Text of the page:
Uplay+ subscription service could come to consoles
Ubisoft “not closing any doors” but currently focused on PC launch
Ubisoft would consider launching upcoming subscription service Uplay+ on consoles, although it’s currently concentrating on making this year’s PC release a success.
Announced during the publisher’s E3 conference, Uplay+ will provide access to over 100 Ubisoft games, including new releases like Watch Dogs Legion and Ghost Recon Breakpoint, for $14.99 / €14.99 per month.
It’s scheduled to launch on PC this September, before being made available on Stadia in 2020.
Asked if the service could be extended to consoles, Ubisoft EMEA executive director Alain Corre told The Telegraph: “Well actually we are concentrating now on the PC. It’s the first foray for us into this business so we are going to launch that in September and see how it works. We want it to be as perfect as possible and are working towards that goal.”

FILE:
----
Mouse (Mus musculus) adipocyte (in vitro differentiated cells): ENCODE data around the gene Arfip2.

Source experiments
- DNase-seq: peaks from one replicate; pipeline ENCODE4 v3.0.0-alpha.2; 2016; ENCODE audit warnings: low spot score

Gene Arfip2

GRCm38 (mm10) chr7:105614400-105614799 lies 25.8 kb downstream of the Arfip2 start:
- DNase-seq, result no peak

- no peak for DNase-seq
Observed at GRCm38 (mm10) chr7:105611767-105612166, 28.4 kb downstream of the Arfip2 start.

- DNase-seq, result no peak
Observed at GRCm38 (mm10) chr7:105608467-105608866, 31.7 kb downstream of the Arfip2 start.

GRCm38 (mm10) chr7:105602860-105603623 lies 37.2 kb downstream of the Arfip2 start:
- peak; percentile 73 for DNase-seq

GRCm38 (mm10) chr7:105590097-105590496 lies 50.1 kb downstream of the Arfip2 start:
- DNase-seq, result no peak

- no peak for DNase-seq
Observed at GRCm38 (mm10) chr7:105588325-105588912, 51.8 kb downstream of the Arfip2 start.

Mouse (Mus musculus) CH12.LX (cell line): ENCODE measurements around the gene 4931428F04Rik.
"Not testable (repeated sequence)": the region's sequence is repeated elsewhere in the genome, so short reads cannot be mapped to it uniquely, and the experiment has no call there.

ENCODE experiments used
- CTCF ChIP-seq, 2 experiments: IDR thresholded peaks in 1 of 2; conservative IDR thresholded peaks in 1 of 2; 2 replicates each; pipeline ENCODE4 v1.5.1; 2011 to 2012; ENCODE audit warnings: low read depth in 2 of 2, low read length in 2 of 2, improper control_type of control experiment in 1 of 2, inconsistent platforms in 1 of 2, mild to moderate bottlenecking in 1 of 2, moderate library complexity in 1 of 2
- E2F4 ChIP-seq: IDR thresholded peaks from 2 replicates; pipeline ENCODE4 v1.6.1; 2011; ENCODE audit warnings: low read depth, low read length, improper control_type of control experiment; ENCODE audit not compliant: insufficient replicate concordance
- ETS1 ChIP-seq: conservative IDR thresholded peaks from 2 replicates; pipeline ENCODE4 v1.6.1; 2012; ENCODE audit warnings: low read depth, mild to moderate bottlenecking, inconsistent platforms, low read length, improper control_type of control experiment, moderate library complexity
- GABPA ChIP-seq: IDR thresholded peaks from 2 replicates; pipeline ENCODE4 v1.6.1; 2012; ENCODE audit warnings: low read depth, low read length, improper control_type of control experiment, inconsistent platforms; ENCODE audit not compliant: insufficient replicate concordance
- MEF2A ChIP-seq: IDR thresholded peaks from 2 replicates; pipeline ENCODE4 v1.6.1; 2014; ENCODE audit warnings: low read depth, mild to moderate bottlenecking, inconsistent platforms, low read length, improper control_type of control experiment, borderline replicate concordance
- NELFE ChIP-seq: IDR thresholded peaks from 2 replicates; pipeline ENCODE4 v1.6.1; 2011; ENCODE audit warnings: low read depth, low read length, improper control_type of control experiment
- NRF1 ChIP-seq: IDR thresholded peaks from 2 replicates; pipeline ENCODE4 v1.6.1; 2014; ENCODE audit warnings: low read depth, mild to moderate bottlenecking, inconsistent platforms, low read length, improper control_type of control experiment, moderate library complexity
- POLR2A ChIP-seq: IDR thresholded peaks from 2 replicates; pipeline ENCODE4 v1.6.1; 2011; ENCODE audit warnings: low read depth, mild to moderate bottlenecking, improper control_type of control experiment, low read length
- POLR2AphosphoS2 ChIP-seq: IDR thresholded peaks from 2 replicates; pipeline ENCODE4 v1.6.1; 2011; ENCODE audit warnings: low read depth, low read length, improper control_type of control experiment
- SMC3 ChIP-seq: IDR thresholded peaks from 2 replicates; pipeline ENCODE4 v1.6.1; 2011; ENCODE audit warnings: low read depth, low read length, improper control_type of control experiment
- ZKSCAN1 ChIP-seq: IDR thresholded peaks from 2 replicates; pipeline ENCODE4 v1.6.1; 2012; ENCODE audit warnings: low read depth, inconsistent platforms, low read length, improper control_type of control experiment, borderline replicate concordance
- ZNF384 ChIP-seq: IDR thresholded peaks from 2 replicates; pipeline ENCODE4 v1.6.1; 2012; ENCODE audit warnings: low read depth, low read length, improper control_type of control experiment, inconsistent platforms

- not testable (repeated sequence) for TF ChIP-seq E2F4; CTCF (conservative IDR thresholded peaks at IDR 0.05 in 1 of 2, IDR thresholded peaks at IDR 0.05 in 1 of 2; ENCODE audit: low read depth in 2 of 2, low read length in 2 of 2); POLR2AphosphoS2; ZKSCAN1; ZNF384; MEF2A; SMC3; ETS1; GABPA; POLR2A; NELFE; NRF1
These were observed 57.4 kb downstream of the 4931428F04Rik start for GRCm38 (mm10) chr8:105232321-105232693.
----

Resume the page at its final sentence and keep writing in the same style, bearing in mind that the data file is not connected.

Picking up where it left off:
Pressed on a potential console release, he added: “We are not closing any doors on anything.”
Discussing the service’s price point, Corre also teased unannounced UPlay+ features.
“I think it’s a fantastic offer to be honest, because we are bringing all our new games, we are bringing all the DLC, and we are bringing a lot of services we haven’t announced yet,” he said. “So to have more than 100 PC games with all our franchises including the deluxe editions is a really compelling offer, I think.”
Subscription services were something of a trend at this year’s E3, with Game Pass becoming increasingly central to Xbox’s strategy, and Google announcing that Stadia Pro subscribers will also be able to sign up to publisher-specific subscription services through the streaming platform.
EA also continues to add AAA content like Battlefield V to its long-running Xbox One and PC subscription services, while EA Access will finally launch on PS4 next month.
And Square Enix CEO Yosuke Matsuda said last week the Final Fantasy publisher is exploring the possibility of launching its own game subscription service.